Pata tim
Alternative namesPatatim
CourseMain dish
Place of originPhilippines
Serving temperatureHot, warm
Main ingredientsPork hock, soy sauce, garlic, bay leaves, black peppercorns, muscovado, star anise, mushrooms
Similar dishesPaksiw na pata, humba, hamonado

Pata tim, also spelled patatim, is a Filipino braised pork hock dish slow-cooked until very tender in soy sauce, black peppercorns, garlic, bay leaves, and star anise sweetened with muscovado sugar. It also commonly includes péchay and mushrooms. The dish is commonly served in regions in the Philippines with large Chinese Filipino populations, especially in the Binondo district of Manila.[1][2][3]


Pata tim, like the more common humbà, is derived from the Chinese red braised pork. It is closer to the original dish than humbà, in that it sometimes uses Chinese rice wine and other Chinese spices and condiments.[2][4] However, it is more commonly cooked closer to the Filipino paksiw na pata, but it does not use vinegar or uses only a very small amount of it.[3] Like humbà, it can also add common Filipino ingredients like pineapples, banana flowers, saba bananas, and patis.[2][5]

The name, Pata tim, as part of the Filipino language is originally a combination of Tagalog: pata, lit.'ham hock; pig's trotter; animal thigh', which originally itself was from Spanish: pata, lit.'paw; foot; leg', and Hokkien Chinese: 𤆤; Pe̍h-ōe-jī: tīm; lit. 'to braise', 'to stew', forming the full term, Pata tim, literally meaning "braised pork hock" as part of its origins from the Chinese dish, red braised pork.[6][7]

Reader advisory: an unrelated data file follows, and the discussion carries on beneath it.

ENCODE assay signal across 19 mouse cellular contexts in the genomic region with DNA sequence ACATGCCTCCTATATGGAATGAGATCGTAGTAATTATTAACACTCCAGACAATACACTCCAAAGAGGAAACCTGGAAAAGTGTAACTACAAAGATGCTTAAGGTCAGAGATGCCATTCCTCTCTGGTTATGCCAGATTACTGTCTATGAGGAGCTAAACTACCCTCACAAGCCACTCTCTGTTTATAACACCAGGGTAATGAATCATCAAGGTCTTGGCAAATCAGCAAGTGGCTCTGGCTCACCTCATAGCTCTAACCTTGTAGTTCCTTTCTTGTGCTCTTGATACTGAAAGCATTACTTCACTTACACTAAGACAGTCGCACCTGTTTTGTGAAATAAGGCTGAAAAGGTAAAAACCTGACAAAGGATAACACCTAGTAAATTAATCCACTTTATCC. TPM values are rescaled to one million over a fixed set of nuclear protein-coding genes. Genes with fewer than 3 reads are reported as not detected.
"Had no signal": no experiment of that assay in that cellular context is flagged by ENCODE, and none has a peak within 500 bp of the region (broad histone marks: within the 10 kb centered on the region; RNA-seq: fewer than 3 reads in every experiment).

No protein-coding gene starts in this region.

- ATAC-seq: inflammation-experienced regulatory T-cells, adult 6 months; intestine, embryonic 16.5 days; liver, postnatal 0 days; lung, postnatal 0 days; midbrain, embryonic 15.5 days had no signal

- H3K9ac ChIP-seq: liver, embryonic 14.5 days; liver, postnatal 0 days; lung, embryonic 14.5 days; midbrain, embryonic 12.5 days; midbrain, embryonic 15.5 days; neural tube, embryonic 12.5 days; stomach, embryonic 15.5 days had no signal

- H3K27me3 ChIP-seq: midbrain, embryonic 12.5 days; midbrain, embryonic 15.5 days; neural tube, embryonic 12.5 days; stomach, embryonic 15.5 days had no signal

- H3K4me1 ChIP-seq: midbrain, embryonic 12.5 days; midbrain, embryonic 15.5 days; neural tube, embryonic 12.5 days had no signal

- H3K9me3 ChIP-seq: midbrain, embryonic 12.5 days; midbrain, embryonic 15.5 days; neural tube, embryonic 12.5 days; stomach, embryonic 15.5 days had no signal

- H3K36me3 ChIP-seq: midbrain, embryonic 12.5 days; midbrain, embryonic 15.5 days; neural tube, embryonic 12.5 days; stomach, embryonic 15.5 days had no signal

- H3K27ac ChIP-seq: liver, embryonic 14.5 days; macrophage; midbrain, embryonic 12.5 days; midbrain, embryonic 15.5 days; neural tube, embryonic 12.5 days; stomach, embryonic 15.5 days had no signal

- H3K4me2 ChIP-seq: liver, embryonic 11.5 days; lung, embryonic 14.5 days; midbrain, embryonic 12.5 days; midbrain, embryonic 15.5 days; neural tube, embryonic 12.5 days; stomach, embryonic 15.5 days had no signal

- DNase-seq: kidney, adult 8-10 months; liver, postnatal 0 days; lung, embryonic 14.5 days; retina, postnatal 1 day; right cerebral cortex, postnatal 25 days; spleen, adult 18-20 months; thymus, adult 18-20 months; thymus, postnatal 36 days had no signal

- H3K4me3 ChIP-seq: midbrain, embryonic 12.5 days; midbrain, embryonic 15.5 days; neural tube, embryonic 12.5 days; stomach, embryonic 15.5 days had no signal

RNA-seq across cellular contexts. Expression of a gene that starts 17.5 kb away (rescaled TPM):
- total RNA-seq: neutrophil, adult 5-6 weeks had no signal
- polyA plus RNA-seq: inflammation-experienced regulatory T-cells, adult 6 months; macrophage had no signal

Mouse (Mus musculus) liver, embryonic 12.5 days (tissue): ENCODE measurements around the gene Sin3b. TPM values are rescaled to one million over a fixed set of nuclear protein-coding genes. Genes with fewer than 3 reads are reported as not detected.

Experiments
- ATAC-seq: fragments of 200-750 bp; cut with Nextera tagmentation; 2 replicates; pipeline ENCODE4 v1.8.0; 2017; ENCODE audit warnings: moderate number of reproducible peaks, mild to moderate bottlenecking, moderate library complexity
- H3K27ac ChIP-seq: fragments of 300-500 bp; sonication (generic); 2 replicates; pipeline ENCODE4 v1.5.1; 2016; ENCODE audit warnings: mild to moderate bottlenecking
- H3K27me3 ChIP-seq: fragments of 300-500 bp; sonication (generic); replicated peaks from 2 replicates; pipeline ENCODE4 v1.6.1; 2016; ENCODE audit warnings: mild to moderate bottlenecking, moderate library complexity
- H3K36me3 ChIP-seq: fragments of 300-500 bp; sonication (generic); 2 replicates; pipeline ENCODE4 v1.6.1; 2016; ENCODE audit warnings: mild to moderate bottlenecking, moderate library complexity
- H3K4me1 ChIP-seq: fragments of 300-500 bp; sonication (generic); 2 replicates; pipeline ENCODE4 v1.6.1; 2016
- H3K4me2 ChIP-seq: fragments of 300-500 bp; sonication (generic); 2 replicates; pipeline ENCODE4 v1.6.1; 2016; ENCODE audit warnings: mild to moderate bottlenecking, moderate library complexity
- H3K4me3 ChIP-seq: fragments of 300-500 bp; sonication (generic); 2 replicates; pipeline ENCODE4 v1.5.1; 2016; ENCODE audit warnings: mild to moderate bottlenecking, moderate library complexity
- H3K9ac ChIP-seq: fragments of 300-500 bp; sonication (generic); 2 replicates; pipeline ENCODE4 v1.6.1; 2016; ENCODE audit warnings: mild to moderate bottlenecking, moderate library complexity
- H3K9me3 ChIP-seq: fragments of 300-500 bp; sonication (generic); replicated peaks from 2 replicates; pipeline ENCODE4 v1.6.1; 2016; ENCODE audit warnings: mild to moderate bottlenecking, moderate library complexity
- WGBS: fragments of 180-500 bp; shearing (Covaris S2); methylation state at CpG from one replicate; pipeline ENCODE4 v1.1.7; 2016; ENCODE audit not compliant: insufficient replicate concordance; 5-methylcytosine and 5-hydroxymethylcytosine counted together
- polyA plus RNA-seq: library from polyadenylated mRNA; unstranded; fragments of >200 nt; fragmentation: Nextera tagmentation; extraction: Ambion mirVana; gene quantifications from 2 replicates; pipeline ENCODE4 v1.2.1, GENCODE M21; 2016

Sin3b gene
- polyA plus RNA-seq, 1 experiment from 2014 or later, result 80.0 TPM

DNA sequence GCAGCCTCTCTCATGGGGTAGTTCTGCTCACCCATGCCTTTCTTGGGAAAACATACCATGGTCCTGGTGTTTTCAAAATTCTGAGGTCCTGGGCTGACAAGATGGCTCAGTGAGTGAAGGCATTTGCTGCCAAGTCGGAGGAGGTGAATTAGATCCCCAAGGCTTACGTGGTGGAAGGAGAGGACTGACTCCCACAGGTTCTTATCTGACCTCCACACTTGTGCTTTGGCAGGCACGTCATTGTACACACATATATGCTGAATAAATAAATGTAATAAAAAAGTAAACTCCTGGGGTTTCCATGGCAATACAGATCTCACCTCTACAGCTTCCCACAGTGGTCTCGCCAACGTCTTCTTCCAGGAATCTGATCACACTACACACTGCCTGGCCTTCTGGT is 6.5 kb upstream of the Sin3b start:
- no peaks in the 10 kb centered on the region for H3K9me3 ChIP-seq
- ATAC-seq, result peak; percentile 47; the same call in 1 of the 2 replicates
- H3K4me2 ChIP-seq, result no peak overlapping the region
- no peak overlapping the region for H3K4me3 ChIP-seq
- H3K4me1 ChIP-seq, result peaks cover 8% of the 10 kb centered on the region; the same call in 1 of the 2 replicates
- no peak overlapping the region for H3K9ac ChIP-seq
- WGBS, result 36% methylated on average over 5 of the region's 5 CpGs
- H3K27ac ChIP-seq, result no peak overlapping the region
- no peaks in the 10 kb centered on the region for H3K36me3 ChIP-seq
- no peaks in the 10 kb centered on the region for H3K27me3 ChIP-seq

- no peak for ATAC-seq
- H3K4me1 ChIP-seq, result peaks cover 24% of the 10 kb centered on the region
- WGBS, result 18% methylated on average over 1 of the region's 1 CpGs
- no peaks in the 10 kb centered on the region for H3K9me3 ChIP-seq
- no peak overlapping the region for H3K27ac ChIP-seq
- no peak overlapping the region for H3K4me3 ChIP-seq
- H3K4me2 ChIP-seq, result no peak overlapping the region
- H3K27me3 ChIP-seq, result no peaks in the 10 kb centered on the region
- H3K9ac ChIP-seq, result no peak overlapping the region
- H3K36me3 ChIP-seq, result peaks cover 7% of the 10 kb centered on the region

Pata tim with puto and green beans from Pampanga

The most basic pata tim recipe use pata (pork hock or pig's trotters). It is traditionally cooked whole and not chopped, unlike humbà. The hock is sometimes first marinated overnight in brine. It is then seared in oil in a large pan for a few minutes with mushrooms until lightly browned, then set aside. The rest of the ingredients, namely soy sauce, muscovado sugar (or brown sugar), garlic, black peppercorns, star anise, and bay leaves are added to a large pot of water and brought to a boil. The hock is added and boiled for a few minutes. The heat is lowered and the pot is allowed to simmer for a few hours until the meat is very tender. A pressure cooker can also be used to shorten the cooking time. The mushrooms and blanched péchay are added last. It is served with white rice.[6][8][9][10]

The dish can be modified extensively. It can use other Chinese spices and condiments like sesame oil, Chinese rice wine, hoisin sauce, five spice powder, cinnamon bark, and so on. Though it can also use native condiments like patis (fish sauce). It can also include other ingredients like lettuce, green beans, shallots, sugarcane, banana flowers, saba bananas, and pineapples, among others. The sauce is naturally thick due to the gelatin in the hock, but in some recipes, cornstarch is added to achieve the same effect.[2][10][11][12][13]

See also


  1. ^ Agbanlog, Liza. "Pata Tim (Slow Cooker Chinese Stewed Pork Hock)". Salu Salo Recipes. Retrieved January 10, 2019.
  2. ^ a b c d "Patatim". Ang Sarap. Retrieved January 10, 2019.
  3. ^ a b "Patatim Recipe". Panlasang Pinoy Recipes™. Retrieved January 10, 2019.
  4. ^ Alvarez, Lhas. "Pata Tim Recipe". Retrieved January 10, 2019.
  5. ^ "Pata Tim (Braised Pork Hocks)". Panlasang Pinoy Meaty Recipes. Retrieved January 10, 2019.
  6. ^ a b "Pata Tim a la Marketman". Market Manila. Retrieved January 10, 2019.
  7. ^ GMA Public Affairs (February 1, 2019). "Pinas Sarap: Orihinal na recipe ng pata tim, alamin!". Youtube.
  8. ^ "Pata Tim". Kawaling Pinoy. Retrieved January 10, 2019.
  9. ^ "Pata Tim (Braised Pork Leg) Recipe". Retrieved January 10, 2019.
  10. ^ a b "Pata Tim (Pork Hocks With Chinese Sauce)". Epicurious. Retrieved January 10, 2019.
  11. ^ "Pata Tim (Braised Pork Hock)". Foxy Folksy. Retrieved January 10, 2019.
  12. ^ "Pata Tim Recipe". Panlasang Pinoy. Retrieved January 10, 2019.
  13. ^ "Pork Patatim (Filipino-Chinese Stewed Pork Leg/Knuckles)". Genius Kitchen. Retrieved January 10, 2019.

Further reading